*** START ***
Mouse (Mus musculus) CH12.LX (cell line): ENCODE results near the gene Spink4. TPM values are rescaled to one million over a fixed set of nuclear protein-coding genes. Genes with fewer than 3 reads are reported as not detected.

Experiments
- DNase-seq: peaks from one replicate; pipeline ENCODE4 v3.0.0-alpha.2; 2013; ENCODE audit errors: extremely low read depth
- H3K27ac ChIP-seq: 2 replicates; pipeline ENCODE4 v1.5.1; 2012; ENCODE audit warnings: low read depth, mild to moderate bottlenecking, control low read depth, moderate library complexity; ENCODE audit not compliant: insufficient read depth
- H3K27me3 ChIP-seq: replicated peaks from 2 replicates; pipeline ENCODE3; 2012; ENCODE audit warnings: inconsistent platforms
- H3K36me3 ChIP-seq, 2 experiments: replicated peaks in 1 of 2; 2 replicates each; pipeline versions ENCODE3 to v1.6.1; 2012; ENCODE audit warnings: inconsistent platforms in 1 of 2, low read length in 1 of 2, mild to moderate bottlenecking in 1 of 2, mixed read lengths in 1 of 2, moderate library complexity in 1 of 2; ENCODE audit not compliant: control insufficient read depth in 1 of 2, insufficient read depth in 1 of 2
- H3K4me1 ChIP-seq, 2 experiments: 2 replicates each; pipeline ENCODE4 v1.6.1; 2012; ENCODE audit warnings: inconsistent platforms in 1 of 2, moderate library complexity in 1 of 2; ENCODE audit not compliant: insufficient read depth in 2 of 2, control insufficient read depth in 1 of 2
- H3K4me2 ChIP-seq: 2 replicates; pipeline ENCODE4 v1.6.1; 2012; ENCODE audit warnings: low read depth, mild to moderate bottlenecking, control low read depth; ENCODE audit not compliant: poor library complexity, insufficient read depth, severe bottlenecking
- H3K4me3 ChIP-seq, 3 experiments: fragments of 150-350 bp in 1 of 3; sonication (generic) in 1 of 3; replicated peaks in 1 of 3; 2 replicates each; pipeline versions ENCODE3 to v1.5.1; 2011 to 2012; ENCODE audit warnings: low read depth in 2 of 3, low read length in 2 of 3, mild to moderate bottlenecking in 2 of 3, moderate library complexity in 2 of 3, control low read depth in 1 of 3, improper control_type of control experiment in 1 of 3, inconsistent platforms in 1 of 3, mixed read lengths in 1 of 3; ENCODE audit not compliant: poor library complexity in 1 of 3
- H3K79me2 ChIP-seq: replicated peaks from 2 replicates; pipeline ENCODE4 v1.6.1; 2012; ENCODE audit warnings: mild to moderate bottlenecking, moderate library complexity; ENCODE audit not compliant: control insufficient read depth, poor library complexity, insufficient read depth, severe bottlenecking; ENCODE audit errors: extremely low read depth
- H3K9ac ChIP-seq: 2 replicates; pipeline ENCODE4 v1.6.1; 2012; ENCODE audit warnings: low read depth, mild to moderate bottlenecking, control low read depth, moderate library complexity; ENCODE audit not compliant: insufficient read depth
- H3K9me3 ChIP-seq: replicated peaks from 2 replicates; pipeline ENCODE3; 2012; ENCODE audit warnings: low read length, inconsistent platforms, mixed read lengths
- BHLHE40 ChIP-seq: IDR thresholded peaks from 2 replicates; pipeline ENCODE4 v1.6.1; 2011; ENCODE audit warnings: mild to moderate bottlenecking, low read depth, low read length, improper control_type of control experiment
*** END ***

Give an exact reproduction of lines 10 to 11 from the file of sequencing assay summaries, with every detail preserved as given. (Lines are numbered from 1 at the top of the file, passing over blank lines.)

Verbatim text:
- H3K79me2 ChIP-seq: replicated peaks from 2 replicates; pipeline ENCODE4 v1.6.1; 2012; ENCODE audit warnings: mild to moderate bottlenecking, moderate library complexity; ENCODE audit not compliant: control insufficient read depth, poor library complexity, insufficient read depth, severe bottlenecking; ENCODE audit errors: extremely low read depth
- H3K9ac ChIP-seq: 2 replicates; pipeline ENCODE4 v1.6.1; 2012; ENCODE audit warnings: low read depth, mild to moderate bottlenecking, control low read depth, moderate library complexity; ENCODE audit not compliant: insufficient read depth